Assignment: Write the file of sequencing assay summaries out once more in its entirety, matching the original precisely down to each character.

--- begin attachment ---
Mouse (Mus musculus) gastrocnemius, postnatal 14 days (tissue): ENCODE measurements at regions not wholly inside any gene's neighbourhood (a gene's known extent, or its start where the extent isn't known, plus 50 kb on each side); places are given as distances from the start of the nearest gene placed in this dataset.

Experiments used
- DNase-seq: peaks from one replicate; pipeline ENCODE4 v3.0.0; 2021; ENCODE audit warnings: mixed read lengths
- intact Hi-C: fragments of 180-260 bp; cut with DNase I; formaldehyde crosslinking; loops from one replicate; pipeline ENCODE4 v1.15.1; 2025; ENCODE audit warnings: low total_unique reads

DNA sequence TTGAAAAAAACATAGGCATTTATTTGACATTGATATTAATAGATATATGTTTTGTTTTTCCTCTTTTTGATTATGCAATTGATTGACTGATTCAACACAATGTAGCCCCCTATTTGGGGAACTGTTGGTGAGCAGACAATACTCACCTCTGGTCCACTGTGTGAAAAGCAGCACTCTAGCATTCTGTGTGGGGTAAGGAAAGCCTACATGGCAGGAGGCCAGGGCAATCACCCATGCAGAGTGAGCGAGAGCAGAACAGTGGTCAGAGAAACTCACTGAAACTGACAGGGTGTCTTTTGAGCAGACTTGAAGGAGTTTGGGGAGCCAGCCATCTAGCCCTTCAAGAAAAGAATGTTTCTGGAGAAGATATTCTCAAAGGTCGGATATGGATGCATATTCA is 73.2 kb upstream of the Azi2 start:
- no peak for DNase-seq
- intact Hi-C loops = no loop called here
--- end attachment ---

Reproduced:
Mouse (Mus musculus) gastrocnemius, postnatal 14 days (tissue): ENCODE measurements at regions not wholly inside any gene's neighbourhood (a gene's known extent, or its start where the extent isn't known, plus 50 kb on each side); places are given as distances from the start of the nearest gene placed in this dataset.

Experiments used
- DNase-seq: peaks from one replicate; pipeline ENCODE4 v3.0.0; 2021; ENCODE audit warnings: mixed read lengths
- intact Hi-C: fragments of 180-260 bp; cut with DNase I; formaldehyde crosslinking; loops from one replicate; pipeline ENCODE4 v1.15.1; 2025; ENCODE audit warnings: low total_unique reads

DNA sequence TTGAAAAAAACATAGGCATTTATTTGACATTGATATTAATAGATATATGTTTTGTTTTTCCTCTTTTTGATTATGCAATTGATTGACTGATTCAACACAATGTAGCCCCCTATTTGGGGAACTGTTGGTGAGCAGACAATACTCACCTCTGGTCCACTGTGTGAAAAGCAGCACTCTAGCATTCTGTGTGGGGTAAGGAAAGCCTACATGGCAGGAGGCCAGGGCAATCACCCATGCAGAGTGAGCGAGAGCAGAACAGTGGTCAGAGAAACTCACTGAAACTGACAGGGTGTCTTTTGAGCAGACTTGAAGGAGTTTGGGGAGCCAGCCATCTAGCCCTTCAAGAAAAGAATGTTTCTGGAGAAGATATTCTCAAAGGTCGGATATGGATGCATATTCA is 73.2 kb upstream of the Azi2 start:
- no peak for DNase-seq
- intact Hi-C loops = no loop called here